Pertussis, or whooping cough, is more common than you might think. It is a disease that affects the lungs and is spread from person to person through the air. Pertussis can be very serious, especially in babies. Parents, siblings and other caregivers of infants are often the ones who unknowingly spread pertussis to babies. Research has shown that up to 80% of babies catch the disease from family members, which is why it’s so important that adults and adolescents, especially those in close contact with an infant receive a dose of Tdap (tetanus, diphtheria, and acellular pertussis) vaccine. Pregnant women who haven’t received a dose of Tdap should receive the vaccine preferably in the late second or third trimester. If Tdap was not given during pregnancy, new mothers should receive it right after delivery.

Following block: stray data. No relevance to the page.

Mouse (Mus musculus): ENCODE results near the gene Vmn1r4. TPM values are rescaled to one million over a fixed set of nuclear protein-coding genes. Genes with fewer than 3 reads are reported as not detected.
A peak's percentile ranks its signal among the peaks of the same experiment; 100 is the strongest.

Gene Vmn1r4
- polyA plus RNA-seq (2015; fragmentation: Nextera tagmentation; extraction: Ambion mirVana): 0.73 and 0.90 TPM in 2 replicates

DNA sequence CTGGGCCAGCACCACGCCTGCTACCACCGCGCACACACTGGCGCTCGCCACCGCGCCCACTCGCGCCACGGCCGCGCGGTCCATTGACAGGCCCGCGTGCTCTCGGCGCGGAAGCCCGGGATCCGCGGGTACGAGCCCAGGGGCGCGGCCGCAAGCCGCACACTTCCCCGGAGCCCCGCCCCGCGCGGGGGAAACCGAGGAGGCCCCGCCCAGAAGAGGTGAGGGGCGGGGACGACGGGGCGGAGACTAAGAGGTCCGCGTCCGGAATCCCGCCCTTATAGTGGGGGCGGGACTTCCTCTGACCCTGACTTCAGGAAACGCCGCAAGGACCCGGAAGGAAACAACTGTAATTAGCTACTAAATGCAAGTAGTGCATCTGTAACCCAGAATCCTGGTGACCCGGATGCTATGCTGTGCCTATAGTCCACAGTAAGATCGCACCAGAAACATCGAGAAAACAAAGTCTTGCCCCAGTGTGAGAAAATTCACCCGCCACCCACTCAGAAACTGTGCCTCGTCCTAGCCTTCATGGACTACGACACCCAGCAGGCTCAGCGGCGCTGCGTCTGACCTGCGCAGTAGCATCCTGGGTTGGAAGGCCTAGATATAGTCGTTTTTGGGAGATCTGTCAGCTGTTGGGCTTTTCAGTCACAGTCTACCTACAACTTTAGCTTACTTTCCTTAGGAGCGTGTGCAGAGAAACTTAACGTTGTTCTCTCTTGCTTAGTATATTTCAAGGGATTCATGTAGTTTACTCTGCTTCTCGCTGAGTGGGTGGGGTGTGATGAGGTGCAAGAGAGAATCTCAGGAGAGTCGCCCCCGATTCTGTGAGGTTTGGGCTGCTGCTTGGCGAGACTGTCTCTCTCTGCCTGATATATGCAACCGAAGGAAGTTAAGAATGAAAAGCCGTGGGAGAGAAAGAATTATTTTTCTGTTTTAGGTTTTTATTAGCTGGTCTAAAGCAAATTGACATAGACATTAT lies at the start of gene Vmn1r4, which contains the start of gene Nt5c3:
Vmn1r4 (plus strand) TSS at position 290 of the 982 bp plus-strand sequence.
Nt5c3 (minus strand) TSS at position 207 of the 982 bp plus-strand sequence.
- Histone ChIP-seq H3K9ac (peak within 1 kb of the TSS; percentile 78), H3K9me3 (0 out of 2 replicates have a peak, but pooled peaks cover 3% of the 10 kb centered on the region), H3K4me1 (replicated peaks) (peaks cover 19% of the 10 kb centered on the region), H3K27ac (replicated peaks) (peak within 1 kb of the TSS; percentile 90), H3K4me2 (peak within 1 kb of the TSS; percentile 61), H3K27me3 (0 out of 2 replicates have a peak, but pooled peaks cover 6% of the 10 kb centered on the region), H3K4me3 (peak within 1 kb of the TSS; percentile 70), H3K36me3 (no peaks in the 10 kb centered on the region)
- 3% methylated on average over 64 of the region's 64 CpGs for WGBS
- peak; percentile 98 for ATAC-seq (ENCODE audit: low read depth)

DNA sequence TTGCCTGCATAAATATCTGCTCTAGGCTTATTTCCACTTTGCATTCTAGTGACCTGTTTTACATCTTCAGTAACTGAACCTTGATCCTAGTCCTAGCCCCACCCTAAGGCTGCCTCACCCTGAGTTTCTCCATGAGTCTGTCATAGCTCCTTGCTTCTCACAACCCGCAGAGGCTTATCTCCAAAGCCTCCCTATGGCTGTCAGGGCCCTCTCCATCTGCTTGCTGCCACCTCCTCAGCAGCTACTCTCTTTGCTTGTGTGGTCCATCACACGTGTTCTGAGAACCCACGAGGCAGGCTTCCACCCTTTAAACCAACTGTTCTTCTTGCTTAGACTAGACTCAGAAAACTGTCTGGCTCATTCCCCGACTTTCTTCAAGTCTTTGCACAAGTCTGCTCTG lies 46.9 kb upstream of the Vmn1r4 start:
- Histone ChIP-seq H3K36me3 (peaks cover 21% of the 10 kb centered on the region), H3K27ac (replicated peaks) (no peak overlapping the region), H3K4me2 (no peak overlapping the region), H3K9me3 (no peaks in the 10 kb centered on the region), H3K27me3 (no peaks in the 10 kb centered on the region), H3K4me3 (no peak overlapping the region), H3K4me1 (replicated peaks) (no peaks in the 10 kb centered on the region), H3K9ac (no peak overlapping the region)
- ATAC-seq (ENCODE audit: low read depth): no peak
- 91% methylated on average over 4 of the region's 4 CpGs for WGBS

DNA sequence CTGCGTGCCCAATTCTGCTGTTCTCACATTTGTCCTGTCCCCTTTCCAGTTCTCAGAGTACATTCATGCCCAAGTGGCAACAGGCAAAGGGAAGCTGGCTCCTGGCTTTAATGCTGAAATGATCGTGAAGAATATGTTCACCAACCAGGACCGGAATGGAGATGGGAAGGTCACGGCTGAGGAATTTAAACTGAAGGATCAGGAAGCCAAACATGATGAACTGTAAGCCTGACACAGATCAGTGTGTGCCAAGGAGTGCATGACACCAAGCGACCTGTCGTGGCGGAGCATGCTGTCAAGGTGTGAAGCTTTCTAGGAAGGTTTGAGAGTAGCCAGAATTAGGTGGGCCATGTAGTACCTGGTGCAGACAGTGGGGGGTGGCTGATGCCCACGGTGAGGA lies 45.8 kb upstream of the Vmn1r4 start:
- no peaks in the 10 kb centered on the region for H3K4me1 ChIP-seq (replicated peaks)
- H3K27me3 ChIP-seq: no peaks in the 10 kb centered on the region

DTaP vaccine (diphtheria, tetanus, and acellular pertussis) is given to children through six years of age. Infants should begin their DTaP routine immunization series at 2 months and are probably not protected until they have been given at least 3 doses. If you are not protected, your baby may not be protected.
Click here to read more about Whooping Cough from the Minnesota Department of Health.